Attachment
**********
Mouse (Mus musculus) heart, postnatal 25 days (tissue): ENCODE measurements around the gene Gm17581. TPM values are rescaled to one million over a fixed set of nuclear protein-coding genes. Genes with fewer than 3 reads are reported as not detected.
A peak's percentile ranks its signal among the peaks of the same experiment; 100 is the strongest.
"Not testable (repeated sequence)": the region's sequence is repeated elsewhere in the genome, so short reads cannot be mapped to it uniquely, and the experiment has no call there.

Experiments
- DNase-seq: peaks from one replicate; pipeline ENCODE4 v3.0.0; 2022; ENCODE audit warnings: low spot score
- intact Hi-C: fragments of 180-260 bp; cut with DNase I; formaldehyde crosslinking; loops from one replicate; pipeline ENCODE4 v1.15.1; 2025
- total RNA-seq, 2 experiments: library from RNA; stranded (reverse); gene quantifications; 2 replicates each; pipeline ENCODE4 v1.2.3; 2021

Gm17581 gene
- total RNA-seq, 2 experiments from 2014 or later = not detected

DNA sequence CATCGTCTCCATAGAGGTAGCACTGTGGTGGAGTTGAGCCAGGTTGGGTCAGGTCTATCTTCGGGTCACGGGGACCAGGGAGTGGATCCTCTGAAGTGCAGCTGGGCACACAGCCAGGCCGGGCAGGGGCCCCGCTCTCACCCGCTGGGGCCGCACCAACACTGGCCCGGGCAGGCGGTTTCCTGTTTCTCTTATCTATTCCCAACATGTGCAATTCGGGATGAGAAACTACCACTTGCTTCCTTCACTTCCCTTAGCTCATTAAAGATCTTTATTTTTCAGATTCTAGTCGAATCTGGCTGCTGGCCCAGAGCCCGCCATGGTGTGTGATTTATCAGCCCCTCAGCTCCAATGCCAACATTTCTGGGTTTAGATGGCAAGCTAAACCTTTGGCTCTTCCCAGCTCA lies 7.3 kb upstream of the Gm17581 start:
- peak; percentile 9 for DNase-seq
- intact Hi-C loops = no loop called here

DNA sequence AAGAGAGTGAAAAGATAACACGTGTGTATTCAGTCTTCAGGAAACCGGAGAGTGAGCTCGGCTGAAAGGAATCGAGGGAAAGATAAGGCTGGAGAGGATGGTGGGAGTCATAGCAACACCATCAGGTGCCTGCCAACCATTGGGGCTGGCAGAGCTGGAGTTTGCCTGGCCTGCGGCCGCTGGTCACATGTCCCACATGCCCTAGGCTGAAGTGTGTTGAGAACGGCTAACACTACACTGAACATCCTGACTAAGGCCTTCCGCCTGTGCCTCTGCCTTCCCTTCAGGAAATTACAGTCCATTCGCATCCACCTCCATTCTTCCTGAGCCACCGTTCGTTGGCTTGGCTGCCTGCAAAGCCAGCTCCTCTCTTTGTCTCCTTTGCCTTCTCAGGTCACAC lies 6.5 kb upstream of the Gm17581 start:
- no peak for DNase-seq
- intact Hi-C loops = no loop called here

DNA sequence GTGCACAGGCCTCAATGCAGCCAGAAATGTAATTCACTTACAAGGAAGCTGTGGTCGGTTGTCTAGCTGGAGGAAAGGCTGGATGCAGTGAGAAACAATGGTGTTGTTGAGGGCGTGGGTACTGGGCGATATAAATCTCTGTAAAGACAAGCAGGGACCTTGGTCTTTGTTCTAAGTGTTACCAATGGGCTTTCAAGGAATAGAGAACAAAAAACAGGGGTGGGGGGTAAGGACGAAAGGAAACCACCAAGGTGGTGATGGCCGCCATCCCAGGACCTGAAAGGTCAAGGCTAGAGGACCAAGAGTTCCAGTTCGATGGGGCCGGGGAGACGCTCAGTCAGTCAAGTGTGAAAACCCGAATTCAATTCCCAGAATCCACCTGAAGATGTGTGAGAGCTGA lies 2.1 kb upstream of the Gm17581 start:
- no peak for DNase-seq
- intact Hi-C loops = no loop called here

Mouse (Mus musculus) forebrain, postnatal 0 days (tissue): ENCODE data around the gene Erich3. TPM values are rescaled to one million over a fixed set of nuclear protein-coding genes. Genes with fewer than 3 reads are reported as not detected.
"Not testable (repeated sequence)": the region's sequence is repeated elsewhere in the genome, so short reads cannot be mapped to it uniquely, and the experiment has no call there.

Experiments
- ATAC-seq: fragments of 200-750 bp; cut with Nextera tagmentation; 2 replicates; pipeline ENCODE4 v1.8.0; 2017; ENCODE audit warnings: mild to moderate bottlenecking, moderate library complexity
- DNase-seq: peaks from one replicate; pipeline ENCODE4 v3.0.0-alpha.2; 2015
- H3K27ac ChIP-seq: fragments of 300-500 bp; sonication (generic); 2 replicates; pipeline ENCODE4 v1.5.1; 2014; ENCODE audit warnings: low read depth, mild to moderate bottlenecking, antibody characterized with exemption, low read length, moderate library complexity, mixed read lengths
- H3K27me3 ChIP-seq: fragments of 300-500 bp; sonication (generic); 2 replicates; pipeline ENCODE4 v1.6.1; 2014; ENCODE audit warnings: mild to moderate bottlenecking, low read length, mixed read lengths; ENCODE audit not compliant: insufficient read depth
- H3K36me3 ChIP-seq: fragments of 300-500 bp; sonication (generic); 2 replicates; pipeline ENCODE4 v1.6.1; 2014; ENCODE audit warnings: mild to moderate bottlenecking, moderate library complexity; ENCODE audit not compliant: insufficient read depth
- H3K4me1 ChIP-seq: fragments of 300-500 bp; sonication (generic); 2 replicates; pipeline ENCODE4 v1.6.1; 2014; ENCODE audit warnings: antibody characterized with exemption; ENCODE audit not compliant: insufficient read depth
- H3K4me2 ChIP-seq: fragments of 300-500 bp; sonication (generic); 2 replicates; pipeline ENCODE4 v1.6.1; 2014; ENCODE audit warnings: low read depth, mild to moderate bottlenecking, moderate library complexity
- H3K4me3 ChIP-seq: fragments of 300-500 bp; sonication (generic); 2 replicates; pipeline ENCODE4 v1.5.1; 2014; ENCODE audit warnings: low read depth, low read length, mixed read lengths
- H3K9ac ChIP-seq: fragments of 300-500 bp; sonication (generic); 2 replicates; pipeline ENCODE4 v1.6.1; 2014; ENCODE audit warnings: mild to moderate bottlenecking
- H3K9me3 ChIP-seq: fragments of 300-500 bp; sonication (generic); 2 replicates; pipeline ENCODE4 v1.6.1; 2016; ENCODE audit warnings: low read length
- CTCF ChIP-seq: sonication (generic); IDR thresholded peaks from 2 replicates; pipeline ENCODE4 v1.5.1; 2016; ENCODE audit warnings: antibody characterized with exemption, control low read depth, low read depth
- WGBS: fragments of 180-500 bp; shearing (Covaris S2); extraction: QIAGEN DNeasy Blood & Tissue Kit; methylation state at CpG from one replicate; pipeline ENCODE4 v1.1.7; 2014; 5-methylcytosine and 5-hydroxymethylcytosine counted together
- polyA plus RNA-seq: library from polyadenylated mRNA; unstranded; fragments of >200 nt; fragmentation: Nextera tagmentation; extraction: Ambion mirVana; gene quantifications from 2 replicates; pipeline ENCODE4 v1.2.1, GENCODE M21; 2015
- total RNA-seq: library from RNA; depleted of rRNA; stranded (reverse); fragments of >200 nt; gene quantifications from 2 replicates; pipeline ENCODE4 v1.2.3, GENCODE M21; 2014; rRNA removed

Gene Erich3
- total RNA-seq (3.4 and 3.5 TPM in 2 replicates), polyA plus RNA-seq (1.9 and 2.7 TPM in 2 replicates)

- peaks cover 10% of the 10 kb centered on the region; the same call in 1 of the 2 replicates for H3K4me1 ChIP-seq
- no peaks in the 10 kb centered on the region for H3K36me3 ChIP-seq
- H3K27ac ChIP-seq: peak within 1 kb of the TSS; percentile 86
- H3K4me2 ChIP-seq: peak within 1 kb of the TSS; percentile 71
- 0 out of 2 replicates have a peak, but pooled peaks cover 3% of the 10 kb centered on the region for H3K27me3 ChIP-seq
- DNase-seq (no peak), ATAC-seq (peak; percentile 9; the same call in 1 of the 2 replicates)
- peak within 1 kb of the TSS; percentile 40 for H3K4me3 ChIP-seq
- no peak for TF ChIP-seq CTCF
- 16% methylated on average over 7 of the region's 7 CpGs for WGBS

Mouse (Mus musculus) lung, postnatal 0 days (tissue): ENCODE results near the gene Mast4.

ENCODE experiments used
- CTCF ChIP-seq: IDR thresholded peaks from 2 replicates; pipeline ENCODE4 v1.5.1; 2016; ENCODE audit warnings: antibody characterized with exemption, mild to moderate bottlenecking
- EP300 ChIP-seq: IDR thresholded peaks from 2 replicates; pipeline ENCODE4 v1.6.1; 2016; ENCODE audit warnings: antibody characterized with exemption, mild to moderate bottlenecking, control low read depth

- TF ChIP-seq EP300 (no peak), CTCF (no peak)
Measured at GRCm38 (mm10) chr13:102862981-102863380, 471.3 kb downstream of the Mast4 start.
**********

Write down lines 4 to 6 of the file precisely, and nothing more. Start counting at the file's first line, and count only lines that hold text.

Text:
Experiments
- DNase-seq: peaks from one replicate; pipeline ENCODE4 v3.0.0; 2022; ENCODE audit warnings: low spot score
- intact Hi-C: fragments of 180-260 bp; cut with DNase I; formaldehyde crosslinking; loops from one replicate; pipeline ENCODE4 v1.15.1; 2025